Hot tip: The less dust in your mould, the better your pattern will come out. You can use a straw to blow your mould out if you don't have an air compressor.
Step 7: Prepping the Mould
With your shape pressed simply, cut a funnel in the top of your mould and flatten it off. With the prototype still inside the mould, drill a small hole and push some locator pins through. I used some fine wire.
Now open the mould, remove the prototype and put it back together with the locator pins.
To ensure my mould stayed tight, I used a quick clamp to press it tight while I twitched it off with some pipe cleaners. Prop your mould upright near where your forge will be.
Step 8: Gathering Materials for the Forge
I am using map gas because it burns hotter than propane.
As my medium I am using brazing rod because it melts pretty fast compared to a lot of other alloys. Be sure the stuff you buy does not contain lead. Breathing lead is not a good idea. I bought a carbon crucible off eBay for $20AUD and some stainless crucible tongs which make holding the crucible safe and a breeze.
Step 9: Notes on the Forge
Now it's time to burn it! Or melt it.
This is a super simple way of making a forge. Just poke a hole in the side of a tin can and you're done.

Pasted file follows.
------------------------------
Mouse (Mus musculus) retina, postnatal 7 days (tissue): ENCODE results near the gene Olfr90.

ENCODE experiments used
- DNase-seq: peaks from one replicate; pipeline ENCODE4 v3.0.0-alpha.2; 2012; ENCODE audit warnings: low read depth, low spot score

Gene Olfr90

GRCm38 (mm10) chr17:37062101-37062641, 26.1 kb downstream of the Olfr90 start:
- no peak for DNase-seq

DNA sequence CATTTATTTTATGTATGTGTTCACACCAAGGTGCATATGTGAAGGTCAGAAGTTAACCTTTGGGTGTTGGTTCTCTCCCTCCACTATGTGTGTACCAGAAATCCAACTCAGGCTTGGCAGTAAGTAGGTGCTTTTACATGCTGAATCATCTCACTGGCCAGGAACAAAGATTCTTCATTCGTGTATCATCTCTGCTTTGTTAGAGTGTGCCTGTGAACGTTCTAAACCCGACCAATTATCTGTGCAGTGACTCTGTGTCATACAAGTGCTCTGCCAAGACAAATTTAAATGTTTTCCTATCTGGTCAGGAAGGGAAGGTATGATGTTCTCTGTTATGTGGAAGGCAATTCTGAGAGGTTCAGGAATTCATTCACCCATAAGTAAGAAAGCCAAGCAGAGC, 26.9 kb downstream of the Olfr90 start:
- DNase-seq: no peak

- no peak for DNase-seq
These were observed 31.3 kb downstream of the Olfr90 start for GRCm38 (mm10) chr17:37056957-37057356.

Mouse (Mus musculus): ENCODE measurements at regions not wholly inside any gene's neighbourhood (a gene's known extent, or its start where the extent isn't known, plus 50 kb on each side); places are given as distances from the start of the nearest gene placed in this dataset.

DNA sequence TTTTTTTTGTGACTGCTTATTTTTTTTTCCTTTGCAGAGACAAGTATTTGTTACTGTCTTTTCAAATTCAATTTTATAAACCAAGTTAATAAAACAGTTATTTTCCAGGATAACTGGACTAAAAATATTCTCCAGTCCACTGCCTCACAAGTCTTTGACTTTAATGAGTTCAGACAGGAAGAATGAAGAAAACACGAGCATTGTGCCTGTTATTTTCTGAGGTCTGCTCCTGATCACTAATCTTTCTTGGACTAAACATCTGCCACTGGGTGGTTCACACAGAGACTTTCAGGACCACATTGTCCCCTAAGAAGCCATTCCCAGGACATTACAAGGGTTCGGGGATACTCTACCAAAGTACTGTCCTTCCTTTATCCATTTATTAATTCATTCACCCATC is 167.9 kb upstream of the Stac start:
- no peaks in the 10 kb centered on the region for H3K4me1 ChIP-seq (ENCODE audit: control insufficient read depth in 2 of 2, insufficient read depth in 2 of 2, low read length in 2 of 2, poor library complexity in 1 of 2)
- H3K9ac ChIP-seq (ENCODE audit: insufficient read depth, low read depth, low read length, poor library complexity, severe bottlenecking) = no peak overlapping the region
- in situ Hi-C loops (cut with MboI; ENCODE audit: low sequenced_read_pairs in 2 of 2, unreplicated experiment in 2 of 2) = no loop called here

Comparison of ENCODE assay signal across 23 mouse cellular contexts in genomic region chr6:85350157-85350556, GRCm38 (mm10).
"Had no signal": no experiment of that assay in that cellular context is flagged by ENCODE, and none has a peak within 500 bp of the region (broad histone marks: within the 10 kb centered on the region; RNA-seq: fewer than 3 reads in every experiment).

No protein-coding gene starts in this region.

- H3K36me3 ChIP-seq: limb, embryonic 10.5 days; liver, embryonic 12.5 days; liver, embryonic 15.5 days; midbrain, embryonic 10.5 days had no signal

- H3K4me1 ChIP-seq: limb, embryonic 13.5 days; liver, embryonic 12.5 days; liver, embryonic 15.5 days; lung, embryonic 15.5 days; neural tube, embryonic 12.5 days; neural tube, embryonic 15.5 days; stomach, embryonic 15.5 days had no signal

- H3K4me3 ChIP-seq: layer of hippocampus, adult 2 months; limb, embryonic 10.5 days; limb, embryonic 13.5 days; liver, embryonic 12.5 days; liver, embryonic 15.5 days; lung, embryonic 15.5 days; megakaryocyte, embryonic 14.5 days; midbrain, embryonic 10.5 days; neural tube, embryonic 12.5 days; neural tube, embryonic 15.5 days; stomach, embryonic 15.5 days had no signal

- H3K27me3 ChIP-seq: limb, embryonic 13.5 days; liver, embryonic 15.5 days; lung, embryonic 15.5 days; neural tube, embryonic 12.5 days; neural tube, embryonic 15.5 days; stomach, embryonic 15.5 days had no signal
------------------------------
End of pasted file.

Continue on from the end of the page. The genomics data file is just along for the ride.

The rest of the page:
Notice I angled the torch slightly. This enables the flame to flow around the side of the crucible rather then hitting one side and heating one side only.
During the heating process I placed some little flat pieces of copper on top of the crucible to speed things up. Add your brazing rod bit by bit till it's all melted. Better to allow more than less.
When the metal is hot enough you will see the surface moving. You will also see some patchy bits. These are impurities you don't want. Bend a piece of wire like an "L" and ladle this out before pouring. It will stick to the wire.
The pour must be made swiftly and accurately. Try to fill that mould as fast as you can.
Special thanks: To user "Ironsmiter" for answering some of my mini forge questions and offering good advice.
Step 10: Cooling the Mould
After you pour, the mould needs a little time to cool down. I then poured water on the outside of the mould, followed by over the top. The cuttle will soak in a lot of water. After about 5 minutes you can open the two halves to reveal what you have created.